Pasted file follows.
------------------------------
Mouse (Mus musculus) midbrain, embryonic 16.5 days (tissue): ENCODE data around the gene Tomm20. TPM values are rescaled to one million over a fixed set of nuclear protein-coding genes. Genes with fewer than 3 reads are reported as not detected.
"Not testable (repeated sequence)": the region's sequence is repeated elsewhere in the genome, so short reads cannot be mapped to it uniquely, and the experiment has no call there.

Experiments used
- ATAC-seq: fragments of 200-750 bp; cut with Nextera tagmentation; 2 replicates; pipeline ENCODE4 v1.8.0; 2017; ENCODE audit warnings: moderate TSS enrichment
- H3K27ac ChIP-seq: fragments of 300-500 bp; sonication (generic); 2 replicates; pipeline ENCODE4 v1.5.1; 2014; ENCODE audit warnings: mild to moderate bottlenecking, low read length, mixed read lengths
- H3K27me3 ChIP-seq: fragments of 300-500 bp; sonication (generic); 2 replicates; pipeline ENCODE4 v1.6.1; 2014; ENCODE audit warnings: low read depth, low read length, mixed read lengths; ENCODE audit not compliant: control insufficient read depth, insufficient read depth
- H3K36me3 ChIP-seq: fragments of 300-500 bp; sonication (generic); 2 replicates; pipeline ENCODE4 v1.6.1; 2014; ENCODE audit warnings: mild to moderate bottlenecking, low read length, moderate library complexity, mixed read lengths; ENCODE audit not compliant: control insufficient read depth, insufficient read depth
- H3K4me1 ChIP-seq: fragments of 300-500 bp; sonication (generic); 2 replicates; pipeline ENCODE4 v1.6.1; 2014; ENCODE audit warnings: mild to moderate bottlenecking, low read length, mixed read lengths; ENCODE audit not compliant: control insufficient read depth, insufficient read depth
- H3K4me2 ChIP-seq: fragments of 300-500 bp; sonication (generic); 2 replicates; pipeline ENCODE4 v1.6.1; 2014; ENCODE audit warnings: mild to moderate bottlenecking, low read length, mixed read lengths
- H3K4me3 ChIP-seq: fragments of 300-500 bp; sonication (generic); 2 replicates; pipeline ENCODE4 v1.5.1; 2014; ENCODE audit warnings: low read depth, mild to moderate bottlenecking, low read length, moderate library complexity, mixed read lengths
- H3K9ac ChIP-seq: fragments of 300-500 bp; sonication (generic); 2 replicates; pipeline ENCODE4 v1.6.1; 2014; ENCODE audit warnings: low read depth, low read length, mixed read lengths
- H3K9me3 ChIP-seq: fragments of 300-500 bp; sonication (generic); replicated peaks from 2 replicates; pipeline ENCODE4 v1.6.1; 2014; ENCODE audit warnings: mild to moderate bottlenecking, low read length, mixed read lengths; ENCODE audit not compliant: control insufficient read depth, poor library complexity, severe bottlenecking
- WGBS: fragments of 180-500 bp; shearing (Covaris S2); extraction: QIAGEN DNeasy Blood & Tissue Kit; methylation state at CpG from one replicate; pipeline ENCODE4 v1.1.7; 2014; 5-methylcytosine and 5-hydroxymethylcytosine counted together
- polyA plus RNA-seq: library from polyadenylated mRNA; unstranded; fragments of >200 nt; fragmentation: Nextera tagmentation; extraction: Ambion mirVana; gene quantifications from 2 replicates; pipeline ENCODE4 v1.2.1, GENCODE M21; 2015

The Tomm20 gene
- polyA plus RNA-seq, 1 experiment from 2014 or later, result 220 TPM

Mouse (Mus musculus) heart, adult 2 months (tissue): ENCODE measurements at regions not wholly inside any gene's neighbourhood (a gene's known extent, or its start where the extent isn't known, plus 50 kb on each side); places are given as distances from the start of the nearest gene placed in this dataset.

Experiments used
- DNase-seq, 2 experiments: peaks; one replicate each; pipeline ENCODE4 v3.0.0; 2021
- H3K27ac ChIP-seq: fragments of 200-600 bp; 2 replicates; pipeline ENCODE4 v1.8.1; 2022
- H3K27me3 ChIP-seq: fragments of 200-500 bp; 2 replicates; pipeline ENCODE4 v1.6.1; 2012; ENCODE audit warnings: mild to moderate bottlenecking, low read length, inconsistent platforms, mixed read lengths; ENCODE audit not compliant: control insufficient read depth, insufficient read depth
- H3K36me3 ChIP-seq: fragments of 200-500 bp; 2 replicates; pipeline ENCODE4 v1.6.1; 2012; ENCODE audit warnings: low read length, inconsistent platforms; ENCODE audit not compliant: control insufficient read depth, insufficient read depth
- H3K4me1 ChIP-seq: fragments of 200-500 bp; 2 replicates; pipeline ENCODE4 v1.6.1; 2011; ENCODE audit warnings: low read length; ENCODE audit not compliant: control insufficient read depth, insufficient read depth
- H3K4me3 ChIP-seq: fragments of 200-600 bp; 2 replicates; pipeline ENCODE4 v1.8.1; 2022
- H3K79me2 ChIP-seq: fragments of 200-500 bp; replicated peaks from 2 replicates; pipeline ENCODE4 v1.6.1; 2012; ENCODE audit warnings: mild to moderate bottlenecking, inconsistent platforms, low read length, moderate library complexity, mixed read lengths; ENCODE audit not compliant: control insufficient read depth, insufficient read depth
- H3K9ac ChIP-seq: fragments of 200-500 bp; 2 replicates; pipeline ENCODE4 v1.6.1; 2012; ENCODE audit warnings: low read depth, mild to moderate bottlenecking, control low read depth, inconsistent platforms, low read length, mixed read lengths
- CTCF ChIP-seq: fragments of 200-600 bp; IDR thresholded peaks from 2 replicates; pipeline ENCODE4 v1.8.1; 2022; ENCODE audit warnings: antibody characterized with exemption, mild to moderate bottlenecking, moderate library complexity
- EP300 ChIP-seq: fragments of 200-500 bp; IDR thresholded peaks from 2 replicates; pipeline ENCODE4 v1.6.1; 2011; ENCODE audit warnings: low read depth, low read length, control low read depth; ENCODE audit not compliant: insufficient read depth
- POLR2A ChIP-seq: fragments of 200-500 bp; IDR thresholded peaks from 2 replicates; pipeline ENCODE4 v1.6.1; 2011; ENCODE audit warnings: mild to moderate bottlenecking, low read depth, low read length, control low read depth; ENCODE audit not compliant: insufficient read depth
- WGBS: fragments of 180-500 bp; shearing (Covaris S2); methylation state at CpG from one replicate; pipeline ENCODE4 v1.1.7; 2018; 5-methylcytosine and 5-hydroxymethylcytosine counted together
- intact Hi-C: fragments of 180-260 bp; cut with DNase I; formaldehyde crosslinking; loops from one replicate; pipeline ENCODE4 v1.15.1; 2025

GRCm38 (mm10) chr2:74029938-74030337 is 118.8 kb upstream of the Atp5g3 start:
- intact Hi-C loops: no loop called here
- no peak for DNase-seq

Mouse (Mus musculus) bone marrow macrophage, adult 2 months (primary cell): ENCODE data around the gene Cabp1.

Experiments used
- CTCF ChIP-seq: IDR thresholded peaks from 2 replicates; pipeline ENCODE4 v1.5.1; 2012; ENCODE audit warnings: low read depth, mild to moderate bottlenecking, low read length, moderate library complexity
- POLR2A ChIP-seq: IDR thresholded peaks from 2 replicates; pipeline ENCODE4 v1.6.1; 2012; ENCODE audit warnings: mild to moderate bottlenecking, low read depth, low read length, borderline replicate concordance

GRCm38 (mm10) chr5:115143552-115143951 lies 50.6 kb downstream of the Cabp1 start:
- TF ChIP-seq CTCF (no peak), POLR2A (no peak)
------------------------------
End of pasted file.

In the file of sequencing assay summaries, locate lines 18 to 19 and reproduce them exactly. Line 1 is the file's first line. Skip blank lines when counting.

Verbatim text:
Experiments used
- DNase-seq, 2 experiments: peaks; one replicate each; pipeline ENCODE4 v3.0.0; 2021